Sunday, July 20, 2008

It's a block-party world

The festivity of the weekend: the KSUT fund-raising block party on Durango's Main Avenue on Saturday night. And it made me realize that if there is a statement-though-action about our Tribe, it may very well be the block party.

Over the past ten or fifteen years, Durango has added several events that close down sections of its main street in favor of food, music, beer, margaritas, and general convivial camaraderie. Good stuff. The proper values, I believe. And the best use of all that pavement in the heart of our lovely little downtown.

This event featured New Orleans goodtime band The Iguanas. The way the block party was set up, though, was a bit unusual: Main Avenue between 12th and 13th was blocked off for concessions and alcohol, but The Iguanas show was in Buckley Park, the city park abutting that section of road. The rule was, alcohol had to stay in the little corral and out of the virginal cleanliness of the city commons (even though said park is already locally known as "Stoner Park" ...).

This lead to an interesting filtering of the event's attendees. While lots of people, of course, moved over to the park to be near the stage -- since that's what the $20 entry fee was ostensibly for -- a whole mass of folks opted to stay in their pen and drink Ska beer and margaritas and socialize. It was after all, a lovely evening -- cool after the stark heat of the midday, and shaded by some of those summer thunderheads spilling off the La Platas. And for some of us -- Sarah and I, obviously, chose the corral -- we also found pooled up in that pen was a strange and wonderful little tribal vortex.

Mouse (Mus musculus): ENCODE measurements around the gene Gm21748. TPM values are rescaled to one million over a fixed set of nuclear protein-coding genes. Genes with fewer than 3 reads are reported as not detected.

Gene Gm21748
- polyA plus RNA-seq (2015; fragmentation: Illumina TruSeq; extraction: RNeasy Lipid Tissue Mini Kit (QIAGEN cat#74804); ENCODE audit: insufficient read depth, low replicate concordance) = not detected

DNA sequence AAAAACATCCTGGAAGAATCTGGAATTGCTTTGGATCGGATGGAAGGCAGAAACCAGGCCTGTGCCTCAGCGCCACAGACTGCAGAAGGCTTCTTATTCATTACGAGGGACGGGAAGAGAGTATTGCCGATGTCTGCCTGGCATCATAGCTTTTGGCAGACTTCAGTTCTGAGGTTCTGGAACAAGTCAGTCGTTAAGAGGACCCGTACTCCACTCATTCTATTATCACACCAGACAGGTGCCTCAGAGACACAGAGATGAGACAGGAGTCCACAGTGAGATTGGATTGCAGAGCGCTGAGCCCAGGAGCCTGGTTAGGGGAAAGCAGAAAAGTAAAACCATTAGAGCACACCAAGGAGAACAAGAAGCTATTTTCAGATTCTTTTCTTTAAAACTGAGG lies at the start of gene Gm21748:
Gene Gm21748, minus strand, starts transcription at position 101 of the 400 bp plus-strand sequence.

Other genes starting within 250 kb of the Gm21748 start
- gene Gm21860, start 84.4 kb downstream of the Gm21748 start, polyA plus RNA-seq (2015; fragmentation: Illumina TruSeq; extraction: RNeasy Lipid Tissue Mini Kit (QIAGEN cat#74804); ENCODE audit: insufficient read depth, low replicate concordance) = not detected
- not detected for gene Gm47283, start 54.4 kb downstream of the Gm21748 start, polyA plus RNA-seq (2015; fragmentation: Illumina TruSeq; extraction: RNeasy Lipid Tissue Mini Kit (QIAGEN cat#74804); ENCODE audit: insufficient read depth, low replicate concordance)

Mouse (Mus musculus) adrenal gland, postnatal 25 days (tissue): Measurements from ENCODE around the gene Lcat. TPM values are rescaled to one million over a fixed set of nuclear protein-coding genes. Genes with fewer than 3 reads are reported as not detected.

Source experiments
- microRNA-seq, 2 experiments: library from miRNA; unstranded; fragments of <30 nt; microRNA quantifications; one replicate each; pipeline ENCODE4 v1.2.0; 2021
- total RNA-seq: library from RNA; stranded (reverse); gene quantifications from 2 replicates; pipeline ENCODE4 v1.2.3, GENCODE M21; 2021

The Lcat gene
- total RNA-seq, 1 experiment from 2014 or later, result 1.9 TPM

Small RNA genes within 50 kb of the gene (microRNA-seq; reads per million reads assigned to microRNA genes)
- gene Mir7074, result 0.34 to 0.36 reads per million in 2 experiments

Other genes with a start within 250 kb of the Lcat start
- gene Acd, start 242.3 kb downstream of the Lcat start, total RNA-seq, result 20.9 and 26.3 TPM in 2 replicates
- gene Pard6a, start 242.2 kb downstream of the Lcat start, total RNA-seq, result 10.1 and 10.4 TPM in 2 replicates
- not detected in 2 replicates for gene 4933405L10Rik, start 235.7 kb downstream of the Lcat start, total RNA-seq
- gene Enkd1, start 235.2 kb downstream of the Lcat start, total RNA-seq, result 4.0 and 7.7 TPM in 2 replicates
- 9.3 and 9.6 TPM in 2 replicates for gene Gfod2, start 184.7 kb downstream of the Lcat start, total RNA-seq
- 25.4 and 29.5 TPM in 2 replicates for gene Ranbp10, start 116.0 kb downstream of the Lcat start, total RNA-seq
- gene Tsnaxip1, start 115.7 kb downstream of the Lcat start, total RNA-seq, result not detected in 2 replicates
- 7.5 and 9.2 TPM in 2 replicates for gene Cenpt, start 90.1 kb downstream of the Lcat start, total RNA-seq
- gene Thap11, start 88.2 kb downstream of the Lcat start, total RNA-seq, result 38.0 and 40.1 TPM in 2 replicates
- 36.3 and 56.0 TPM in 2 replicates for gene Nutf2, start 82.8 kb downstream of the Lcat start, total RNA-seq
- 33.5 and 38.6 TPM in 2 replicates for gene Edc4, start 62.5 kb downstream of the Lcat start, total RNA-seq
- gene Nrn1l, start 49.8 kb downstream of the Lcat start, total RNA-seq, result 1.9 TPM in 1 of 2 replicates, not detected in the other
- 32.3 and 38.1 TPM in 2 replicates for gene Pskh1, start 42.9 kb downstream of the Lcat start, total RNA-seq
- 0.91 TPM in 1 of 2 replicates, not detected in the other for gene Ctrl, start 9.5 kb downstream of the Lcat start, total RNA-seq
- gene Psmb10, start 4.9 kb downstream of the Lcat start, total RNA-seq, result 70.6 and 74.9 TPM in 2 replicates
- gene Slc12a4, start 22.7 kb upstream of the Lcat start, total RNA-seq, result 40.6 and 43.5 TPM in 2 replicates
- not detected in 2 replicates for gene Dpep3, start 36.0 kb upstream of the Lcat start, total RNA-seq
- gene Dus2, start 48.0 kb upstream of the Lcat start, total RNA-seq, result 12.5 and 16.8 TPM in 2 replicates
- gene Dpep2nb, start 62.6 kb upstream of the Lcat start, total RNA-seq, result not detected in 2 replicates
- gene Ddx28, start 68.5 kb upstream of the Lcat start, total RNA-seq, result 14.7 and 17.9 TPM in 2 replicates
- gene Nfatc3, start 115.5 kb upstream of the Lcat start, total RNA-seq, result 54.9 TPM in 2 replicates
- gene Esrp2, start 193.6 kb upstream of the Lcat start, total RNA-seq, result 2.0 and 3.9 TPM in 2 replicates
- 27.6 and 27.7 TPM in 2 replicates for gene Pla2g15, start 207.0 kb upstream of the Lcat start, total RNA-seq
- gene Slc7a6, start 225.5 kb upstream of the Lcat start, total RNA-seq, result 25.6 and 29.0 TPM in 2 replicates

Well, that's what I found anyway. For in those four hours we passed milling around in the middle of the street, Sarah and I ran into dozens of folks we knew from dozens of little nooks and crannies of our Four Corners life - some that hadn't been poked into in quite some time. And in those meetings, we discovered some unexpected cross-threadings of relationships among people we knew, and we didn't know knew each other. It was like the core weave holding together the intertwined lives of those we would most consider members of the same tribe was revealed.

Or something like that. Whatever it was, it was a fine way to spend a Summer Saturday evening in our little town -- spent rounded up with others who chose to spend it the same way.

And the band? They were good, I hear. I don't really know. And the $20? Well, we were really there to support one of our regional public radio stations, right?

It was worth it all around.

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